In the days that followed, I had a virtual identity crisis, conjuring up how I would feel about my life if Abie was indeed my father. I would have to reenvision my whole childhood with this single but central fact in mind. I ran through many different scenarios, trying to imagine how my parents must have felt about me. Whenever my mother held me, kissed me, or just looked at me, was she thinking of me as Abie's son? Whenever my father reprimanded me or punished me, was he punishing the son of his problematic brother? All the times my parents told me not to be like Abie suddenly came to my mind. Why had I always had a sense of not belonging to my family? Although many kids have that feeling, now it seemed that my own perceptions had a special resonance. I didn't belong! I also, like many people, had a pervasive feeling of guilt, not for what I had done but simply for who I was. That began to make sense as well. Children are perceptive, and they pick up on emotions and situations without knowing exactly what they are. They get the feelings, if not the explanations for the feelings.
And then there was the constant and recurring dream I had been having for years. When the dream begins, I have committed a murder. I have disposed of the body by burying it in the dirt floor of the basement. No matter what I do or think in the dream, I can't escape the fact that I've buried a body in my cellar. When I wake up, it takes me several minutes to realize that, no, I haven't killed anyone. And no, I haven't buried anyone. But even after that I'm not really certain that this hasn't happened in the deep, dark past. Only after the sun comes up and rationality reasserts itself can I fully believe that I'm not a murderer. Whatever that dream means, it suggests some deep guilt buried in my past, some crime I've done that can't be undone and that I'm barely aware of having committed. Perhaps this buried secret of Abie's could account for the corpse that had somehow managed to find its way into my dream life.
After a few days, I began to feel a strange sense that my body wasn't my own but belonged to Abie. Like the character in the George Eliot novel, I began looking into the mirror and seeing Abie staring back at me. Abie was square, boxy, and heavy and had a visible dent in his skull where a childhood injury had caused harm—possibly brain damage. My brother and I had been told the injury had been caused by a hammer or some other blunt instrument to the head. My sense of my physical being had long been mentally linked with my father's body. Morris was thin and athletic with leg muscles that were long and stringy, as mine were. But when I looked at family photos, I saw that pictures of Abie as a young boy looked a lot like me. And photos of him at my age showed not a heavy, bulbous man but a thin, attractive one.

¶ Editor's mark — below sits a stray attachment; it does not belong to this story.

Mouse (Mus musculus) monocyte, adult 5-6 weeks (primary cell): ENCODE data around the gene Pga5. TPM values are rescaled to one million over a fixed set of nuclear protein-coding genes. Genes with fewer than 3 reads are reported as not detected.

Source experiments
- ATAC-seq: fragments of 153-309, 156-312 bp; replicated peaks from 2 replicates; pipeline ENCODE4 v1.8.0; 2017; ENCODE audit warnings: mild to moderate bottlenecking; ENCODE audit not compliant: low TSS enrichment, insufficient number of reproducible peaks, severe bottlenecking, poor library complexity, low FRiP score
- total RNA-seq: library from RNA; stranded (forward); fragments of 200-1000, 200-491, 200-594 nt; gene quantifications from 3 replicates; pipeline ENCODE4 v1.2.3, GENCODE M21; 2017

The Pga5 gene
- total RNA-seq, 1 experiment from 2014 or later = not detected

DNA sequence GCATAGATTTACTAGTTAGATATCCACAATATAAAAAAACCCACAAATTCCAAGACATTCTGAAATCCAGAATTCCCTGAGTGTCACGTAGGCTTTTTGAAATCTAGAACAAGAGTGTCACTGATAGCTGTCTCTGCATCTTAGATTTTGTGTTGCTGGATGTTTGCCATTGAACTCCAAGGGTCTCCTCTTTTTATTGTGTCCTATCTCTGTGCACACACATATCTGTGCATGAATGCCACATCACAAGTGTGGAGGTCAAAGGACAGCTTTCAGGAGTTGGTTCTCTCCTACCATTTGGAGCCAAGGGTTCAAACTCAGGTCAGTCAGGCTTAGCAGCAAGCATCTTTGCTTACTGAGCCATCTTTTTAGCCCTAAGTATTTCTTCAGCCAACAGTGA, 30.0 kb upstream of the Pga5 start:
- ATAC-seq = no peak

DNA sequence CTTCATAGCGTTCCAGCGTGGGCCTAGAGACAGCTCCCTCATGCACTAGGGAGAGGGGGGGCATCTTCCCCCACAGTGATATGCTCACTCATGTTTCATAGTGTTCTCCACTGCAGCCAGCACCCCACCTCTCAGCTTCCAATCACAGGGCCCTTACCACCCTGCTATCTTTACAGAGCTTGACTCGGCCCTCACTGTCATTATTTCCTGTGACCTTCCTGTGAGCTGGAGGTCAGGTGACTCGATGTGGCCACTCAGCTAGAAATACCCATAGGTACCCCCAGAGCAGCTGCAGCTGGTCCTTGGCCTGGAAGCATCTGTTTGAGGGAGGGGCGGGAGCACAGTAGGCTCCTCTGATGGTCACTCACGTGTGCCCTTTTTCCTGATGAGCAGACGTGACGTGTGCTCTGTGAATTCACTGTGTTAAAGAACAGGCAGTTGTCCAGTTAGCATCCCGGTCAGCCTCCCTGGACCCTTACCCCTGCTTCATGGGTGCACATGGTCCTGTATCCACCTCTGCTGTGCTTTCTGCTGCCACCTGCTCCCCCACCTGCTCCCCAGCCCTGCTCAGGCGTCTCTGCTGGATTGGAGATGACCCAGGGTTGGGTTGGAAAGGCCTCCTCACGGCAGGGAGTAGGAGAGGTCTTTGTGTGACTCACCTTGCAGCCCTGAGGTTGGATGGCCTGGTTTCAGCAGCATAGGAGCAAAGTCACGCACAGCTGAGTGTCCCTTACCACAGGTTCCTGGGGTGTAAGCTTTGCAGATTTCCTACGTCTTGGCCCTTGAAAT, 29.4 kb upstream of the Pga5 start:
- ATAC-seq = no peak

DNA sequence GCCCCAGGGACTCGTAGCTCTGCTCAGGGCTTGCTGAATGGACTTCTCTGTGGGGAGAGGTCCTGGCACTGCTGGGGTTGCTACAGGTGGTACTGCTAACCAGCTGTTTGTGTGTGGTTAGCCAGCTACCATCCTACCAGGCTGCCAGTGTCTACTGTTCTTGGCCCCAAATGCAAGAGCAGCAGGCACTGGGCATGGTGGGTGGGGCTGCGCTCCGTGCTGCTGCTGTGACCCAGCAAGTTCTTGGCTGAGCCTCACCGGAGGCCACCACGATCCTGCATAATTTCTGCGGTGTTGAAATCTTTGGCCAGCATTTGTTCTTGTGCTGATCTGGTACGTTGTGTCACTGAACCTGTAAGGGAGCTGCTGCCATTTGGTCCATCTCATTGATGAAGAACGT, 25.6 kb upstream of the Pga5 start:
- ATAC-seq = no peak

Torn between skepticism and belief, with Abie's unwelcome revelation never far from my mind, I felt as if the living uncle and the dead father were tugging my body in two directions. Since I had been taught to revile and be repulsed by my uncle from the earliest days of my childhood, I began to feel that way toward my own self. I'd look at my body in the mirror, see Abie in it, and feel a sense of disgust—it was like looking at a blurry photocopy of someone else, someone I didn't like.
As an academic, I reacted to this crisis by heading to the library. This was in the days before the Internet was a household word. I took the subway up to the Columbia University Medical Library on 168th Street. There I looked up "artificial insemination" to find out if the details that Abie provided could possibly be accurate. I discovered that artificial insemination with humans was just beginning to be written about in medical journals in the 1940s. I learned about the distinction between artificial insemination, which is the general description of the act of mechanically placing semen into a woman's vagina or uterus, and donor insemination, in which the semen comes from a man who is not the husband. An early article on donor insemination appeared in a British medical journal in 1945. I was born in 1949. The British article noted that "the husband's brother might be regarded as the first choice because of genotypical resemblance." So Abie might well have been the logical choice. The article was even more prescient when it noted that the problem with choosing a brother was that the choice was "usually incompatible with secrecy." My case surely proved this to be true.